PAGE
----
Would they bother?
I have read that it is apparently possible to work around some of these issues but it’s a huge technical challenge that would cost a tidy penny, and also require a massive investment of manpower – which is in short supply right now because of you know what. And you’d have to ask whether it would be a wise move to go to all that effort knowing it’s their least popular Mac in terms of units sold at least. Mac Pro may only sell a few thousand units a year – the numbers just don’t stack up.
So at best Mac Pro may ship with upgradeable storage, but other than that what modularity could be offered with the SoC Apple silicon Mac Pro? The idea of PCIe slots has been bandied about but how they would work with non-Intel machines is a question as yet unanswered.
So was the Pro deliberately overlooked in the planning stages with Mac Studio always being seen as its natural successor?
The Mac Studio turned out to be almost too good and it has almost done away with the need for anything better.
As I mentioned, if they do still release the Pro this year, M2 will never find its way into Mac Studio. But if the Pro is gracefully retired then possibly they would simply go the route of putting an M2 Ultra in it and let the thing fly! The body and infrastructure of the Studio could easily assimilate the M2 chip with virtually no tweaks or re-designs. It would take less work than trying to fettle with the older style Mac Pro. Also, it would be a far more affordable machine too – and given the global economic issues that would not be a bad thing to factor in either.
To put some context on those numbers – a tripped-out M1 Ultra Studio with every option box ticked and even throwing in Final Cut and Logic comes in at £8500…a Mac Pro starts at £5500 and would be beaten hands-down in virtually all areas by the M1 Mac Studio, let alone an M2 variant.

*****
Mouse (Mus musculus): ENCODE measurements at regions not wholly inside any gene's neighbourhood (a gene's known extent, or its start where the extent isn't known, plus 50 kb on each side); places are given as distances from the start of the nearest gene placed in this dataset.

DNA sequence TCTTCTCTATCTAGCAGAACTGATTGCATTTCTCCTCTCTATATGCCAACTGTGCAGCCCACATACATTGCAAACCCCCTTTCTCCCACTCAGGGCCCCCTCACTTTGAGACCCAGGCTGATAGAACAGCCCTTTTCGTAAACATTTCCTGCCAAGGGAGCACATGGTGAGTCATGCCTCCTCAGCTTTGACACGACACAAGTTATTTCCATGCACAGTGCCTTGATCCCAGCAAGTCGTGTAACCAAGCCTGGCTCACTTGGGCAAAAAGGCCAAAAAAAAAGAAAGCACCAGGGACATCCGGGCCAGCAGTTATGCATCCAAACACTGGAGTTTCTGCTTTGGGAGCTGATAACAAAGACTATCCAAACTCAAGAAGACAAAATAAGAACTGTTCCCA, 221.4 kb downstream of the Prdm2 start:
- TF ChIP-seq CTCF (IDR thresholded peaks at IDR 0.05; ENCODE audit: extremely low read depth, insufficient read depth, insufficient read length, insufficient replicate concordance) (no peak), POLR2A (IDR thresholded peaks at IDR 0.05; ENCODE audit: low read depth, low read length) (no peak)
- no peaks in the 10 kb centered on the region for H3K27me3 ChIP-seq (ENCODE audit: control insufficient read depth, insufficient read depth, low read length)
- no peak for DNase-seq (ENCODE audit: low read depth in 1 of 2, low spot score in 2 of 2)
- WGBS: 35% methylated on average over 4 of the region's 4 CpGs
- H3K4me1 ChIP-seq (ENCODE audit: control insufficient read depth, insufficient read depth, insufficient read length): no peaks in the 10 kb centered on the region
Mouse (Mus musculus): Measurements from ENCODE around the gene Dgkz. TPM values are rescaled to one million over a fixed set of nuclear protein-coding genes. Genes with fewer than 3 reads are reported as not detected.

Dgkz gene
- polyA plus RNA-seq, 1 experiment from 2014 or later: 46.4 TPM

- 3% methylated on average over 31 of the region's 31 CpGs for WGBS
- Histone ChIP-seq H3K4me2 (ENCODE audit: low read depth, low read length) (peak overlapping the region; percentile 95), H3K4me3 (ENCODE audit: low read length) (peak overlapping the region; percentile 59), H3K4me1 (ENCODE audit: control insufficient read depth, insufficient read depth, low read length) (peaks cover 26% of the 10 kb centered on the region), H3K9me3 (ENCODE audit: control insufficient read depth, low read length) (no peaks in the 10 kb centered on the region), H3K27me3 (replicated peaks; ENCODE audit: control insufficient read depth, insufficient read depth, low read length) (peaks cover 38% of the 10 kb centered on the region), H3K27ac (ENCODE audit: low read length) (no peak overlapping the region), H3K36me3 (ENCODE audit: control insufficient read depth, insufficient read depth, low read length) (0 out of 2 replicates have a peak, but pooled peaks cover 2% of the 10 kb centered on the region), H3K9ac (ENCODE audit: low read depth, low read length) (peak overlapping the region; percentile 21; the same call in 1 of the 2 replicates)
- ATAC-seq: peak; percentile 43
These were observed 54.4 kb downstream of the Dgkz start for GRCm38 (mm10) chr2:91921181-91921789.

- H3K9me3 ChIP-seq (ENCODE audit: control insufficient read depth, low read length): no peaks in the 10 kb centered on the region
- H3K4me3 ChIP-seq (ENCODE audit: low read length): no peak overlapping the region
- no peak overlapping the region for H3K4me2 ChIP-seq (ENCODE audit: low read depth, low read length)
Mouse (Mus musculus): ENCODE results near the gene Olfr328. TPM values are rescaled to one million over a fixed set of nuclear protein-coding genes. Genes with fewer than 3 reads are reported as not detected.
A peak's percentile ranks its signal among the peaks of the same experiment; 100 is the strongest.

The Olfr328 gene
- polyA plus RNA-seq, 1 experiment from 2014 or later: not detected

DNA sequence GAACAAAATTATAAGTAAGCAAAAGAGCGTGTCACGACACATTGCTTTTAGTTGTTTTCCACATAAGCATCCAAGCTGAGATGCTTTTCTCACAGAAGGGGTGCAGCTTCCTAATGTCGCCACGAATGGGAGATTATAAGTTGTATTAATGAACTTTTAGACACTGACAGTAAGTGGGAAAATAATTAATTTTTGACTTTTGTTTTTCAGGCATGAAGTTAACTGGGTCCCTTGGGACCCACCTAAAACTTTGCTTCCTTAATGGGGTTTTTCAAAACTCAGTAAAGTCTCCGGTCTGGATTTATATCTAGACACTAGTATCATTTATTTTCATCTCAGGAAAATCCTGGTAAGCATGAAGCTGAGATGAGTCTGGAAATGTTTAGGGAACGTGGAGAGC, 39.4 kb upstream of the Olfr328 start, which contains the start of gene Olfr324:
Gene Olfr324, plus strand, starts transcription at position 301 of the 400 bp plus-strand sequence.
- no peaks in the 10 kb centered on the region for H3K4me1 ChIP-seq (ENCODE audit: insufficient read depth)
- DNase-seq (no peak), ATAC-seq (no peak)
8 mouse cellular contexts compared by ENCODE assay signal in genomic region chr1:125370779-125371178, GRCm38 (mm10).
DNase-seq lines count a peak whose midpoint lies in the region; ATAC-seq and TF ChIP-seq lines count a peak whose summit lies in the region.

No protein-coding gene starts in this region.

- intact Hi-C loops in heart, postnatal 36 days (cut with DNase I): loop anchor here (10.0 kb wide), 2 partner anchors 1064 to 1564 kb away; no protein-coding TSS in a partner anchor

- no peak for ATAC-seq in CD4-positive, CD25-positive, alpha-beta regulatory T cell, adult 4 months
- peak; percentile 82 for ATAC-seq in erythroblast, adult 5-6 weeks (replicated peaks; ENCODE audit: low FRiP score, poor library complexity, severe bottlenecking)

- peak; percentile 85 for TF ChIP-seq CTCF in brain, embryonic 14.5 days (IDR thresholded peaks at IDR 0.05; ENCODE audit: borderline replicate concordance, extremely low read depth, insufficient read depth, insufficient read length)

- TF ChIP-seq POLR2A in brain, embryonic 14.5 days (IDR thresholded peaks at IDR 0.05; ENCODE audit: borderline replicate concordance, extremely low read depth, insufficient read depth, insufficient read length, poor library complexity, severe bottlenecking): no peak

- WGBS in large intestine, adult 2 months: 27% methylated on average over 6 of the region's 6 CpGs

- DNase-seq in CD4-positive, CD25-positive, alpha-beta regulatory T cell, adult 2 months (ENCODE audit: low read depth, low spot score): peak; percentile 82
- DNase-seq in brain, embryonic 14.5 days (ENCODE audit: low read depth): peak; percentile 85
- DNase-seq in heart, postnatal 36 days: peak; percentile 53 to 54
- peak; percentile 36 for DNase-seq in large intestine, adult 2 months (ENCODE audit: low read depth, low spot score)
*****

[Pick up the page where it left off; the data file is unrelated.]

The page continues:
Mac Pro has always been released at WWDC as it has always represented the cutting edge of what Mac is capable of.
But we think this year’s WWDC already has a star of the show – their mixed-reality headset is scheduled to be shown there for the first time. Again you’d have to question whether Apple would release the Mac Pro in the same event as the headset – it would be so far in the shadows. Surely they would at least want to give the old boy its moment in the sun.
Writing this today, I can’t help but start to think that Mac Pro may after all be quietly retired.
It’s like Logan Roy from Succession – it just doesn’t fit in with the modern workflow. If there is someone out there that requires more power than an M1 or M2 Ultra Mac Studio then I’d like to meet them.
Certain power-hungry professionals will always need to work PC anyway – render and 3D artists come to mind. But in Mac-land, I can’t think of many that would outgun a Mac Studio. Possibly, just possibly a very high-end Hollywood editor would come close.
As much as Apple I’m sure loves to see their Mac Pros in the frame when you get to see inside studios like that, it does seem like a bit of a vanity project, right?
There’s a new chip on the block – sorry Mac Pro you were great once, but it’s time to put your £400 casters up, sit back and enjoy your retirement.
The king is dead – long live the king.